Primary care recovery plan: PAGB success

The Government and NHS England have published a Delivery plan for recovering access to primary care. The plan seeks to empower people by rolling out tools they can use to manage their own health; this will be supported by an investment of up to £645 million over two years to expand services offered by community pharmacies.

Michelle Riddalls, Chief Executive of PAGB, said

I’m delighted to see so many of the recommendations from our self-care strategy blueprint[i] being taken forward in the Delivery plan for recovering access to primary care. Of the ten recommendations made by PAGB and our partners in the blueprint, the Government is taking action on eight. This is a huge win for PAGB, our Self-Care Strategy Group partners and people who want to self-care but haven’t previously had the tools to do so.

“PAGB has been championing self-care for over 50 years and we are pleased to see the Government and NHS England embracing it. Self-care empowers people, enabling them to treat self-treatable conditions appropriately and effectively. It can protect vital NHS resources by reducing the number of unnecessary GP appointments and A&E attendances. It also narrows health inequalities and improves outcomes by equipping people with the tools to treat themselves effectively and appropriately. I’m really pleased that the Government and NHS England are now taking the steps to embed self-care into primary care practices.”

The Secretary of State for Health and Social Care, Steve Barclay, made a statement in the House of Commons on the primary care recovery plan. He said that in order to take pressure off GPs we needed to make better “use of the skills of all clinicians working in primary care” including pharmacists. In doing so, the Government expects to free up to 10 million GP appointments a year by 2024-25.

Michelle Riddalls:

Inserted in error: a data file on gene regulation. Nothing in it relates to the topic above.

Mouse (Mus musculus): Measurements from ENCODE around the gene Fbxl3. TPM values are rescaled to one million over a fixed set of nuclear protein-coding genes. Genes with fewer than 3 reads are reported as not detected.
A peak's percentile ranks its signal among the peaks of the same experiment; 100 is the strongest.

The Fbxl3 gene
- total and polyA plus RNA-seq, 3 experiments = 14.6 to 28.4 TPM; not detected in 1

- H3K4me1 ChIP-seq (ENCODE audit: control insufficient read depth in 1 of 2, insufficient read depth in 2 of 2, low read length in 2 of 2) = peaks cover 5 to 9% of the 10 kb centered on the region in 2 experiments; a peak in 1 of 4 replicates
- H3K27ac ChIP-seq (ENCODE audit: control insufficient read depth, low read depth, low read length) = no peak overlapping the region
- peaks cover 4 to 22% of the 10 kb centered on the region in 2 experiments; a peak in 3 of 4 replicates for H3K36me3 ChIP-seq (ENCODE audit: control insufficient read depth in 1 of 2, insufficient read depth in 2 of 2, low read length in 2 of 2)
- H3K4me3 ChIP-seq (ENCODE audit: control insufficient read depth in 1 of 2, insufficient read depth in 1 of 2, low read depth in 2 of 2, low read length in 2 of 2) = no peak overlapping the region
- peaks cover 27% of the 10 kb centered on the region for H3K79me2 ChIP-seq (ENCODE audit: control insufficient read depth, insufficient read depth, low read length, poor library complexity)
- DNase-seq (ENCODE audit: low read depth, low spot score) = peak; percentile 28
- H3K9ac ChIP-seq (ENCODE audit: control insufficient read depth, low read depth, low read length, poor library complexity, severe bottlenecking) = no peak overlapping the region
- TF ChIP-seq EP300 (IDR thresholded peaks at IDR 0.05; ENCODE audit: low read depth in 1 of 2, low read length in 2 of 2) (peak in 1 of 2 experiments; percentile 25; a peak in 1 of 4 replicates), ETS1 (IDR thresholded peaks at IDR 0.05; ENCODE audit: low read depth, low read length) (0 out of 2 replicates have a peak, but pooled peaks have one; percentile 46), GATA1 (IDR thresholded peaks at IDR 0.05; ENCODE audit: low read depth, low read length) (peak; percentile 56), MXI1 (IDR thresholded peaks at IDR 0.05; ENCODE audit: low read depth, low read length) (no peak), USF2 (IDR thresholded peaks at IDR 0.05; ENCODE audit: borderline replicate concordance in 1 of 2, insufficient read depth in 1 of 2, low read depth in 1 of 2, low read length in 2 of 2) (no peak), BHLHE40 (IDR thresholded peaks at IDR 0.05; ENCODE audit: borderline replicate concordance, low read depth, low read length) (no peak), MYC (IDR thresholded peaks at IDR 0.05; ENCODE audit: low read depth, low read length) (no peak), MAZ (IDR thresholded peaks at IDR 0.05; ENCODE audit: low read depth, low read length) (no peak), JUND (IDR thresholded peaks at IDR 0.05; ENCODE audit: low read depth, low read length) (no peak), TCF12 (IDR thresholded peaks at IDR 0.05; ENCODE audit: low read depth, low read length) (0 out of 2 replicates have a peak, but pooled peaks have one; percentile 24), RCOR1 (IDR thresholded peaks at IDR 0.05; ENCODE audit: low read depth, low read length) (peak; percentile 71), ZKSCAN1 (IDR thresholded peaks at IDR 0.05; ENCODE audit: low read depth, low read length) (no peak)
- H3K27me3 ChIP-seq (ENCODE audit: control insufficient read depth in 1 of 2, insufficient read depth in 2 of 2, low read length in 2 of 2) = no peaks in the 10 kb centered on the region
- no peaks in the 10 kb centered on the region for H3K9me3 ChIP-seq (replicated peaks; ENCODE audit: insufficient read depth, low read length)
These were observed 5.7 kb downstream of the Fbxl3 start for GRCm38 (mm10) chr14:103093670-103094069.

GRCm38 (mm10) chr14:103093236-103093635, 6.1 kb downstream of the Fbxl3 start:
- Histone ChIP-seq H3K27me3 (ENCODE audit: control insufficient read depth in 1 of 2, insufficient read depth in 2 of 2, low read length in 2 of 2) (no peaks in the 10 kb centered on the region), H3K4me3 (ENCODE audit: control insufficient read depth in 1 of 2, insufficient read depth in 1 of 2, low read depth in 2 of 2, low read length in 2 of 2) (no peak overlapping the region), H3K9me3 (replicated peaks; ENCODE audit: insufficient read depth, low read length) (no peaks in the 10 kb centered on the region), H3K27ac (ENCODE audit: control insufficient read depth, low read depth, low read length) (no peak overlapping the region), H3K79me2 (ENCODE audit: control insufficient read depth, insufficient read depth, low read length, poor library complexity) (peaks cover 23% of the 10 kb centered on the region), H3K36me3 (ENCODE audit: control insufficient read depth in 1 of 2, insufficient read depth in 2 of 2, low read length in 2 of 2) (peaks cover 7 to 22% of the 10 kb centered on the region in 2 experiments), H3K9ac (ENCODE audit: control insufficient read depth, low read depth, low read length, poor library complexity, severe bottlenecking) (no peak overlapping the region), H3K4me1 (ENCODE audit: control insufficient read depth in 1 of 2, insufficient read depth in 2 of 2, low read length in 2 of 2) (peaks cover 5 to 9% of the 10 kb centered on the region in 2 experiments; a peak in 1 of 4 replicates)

Self-care is the action people take for themselves and their families to promote and maintain good health and wellbeing, and to manage self-treatable conditions. We’ve always been keen to point out that self-care is not the absence of care, nor does it equate to a lack of care. Pharmacy teams are highly trained healthcare professionals who can provide expert advice on all self-treatable conditions. It’s great that this too has been recognised in the Delivery plan for recovering access to primary care.

Encouragingly the plan states that the Medicines and Healthcare products Regulatory Agency (MHRA), Department of Health and Social Care and NHS England will work together with industry to identify medicines which could be reclassified from prescription only to those that can be available in a pharmacy. The UK is considered a world leader in reclassification, with the largest number of active ingredients (over 150) available over the counter in Europe[ii].

Michelle Riddalls:

I’m excited that the Government has recognised the value that reclassifying medicines can have in improving people’s ability to self-care. This is what consumers want: a recent PAGB survey found that 74% of respondents believe more medicines should be available over the counter[iii].​ We look forward to working with the MHRA, Department of Health and Social Care and NHS England to take this forward.

[i] Realising the potential: A blueprint for a self-care strategy for England. Oct 2021.[ii] AESGP OTC Ingredients Directory.[iii] Taking Care, Taking Control: Self-Care Attitudes 2022​. Nov 2022.

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